Chris Mullin

7 May 2024

At Dien Bien Phu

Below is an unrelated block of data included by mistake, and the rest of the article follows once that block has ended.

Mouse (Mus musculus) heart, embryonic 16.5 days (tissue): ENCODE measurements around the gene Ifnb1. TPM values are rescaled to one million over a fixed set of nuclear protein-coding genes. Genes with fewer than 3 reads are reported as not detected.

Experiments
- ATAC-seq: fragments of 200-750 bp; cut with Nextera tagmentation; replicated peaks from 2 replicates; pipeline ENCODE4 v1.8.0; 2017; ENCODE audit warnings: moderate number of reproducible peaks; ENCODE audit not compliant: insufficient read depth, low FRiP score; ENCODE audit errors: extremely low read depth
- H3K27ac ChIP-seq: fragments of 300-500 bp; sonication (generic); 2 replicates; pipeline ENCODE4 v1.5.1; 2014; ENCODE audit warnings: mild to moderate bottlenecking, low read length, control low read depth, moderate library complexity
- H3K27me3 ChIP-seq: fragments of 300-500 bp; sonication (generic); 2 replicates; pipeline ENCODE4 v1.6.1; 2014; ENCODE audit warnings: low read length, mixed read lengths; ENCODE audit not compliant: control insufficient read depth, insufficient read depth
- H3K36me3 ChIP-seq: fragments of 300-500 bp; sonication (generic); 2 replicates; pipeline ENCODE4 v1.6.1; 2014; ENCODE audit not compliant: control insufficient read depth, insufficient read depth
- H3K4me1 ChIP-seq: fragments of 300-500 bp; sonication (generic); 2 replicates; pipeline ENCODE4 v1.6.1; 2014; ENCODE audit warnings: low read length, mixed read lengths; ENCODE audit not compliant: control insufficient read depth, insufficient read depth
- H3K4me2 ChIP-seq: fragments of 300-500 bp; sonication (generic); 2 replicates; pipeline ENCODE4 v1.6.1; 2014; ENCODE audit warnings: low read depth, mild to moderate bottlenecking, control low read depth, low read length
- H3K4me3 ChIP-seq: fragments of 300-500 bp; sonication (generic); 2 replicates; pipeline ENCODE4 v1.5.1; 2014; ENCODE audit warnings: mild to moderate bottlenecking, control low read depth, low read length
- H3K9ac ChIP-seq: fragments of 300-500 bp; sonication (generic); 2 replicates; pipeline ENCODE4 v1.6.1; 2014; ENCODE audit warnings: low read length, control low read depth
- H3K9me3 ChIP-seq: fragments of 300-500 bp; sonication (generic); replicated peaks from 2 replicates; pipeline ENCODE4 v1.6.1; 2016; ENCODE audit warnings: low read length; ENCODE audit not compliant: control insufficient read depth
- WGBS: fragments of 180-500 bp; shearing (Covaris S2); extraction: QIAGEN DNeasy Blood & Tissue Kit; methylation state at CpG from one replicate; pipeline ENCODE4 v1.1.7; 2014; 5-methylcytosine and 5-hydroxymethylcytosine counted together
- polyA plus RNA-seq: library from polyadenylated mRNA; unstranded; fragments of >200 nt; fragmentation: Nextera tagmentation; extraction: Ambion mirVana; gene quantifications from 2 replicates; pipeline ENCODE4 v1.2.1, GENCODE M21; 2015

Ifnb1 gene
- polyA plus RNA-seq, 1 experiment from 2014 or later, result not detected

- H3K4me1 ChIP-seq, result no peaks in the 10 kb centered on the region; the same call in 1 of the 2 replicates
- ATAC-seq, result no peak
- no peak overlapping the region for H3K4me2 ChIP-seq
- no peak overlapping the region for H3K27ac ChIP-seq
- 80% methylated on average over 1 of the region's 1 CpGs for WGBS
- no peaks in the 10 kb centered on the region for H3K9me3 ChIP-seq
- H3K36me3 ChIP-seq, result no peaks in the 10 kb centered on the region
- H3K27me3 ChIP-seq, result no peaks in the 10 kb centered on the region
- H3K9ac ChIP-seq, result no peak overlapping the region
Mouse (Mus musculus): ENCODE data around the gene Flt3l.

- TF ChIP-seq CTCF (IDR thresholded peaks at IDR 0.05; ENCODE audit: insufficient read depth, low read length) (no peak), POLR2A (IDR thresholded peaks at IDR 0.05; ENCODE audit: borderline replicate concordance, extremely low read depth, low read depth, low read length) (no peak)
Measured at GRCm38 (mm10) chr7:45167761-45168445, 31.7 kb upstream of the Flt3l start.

‘And this,’ our guide said, ‘is where Colonel Piroth committed suicide.’ We were standing by a fenced-off scrap of wasteland on the edge of a busy market. The only evidence that anything of significance happened there is a white cement block carved with an image of two artillery pieces and an almost illegible inscription in Vietnamese. The entrance to Piroth’s bunker, if it still exists, is overgrown and filled with rubble. Piroth was the deputy commander of French forces at Dien Bien Phu, a one-armed war hero and gunnery expert who had boasted that ‘no Viet Minh cannon will be able to fire three rounds before being destroyed by my artillery.’ In fact the Viet Minh made short work of the French artillery. ‘I have been dishonoured,’ Piroth said. Soon afterwards, using his teeth, he pulled the safety pin out of a grenade and blew himself to pieces.

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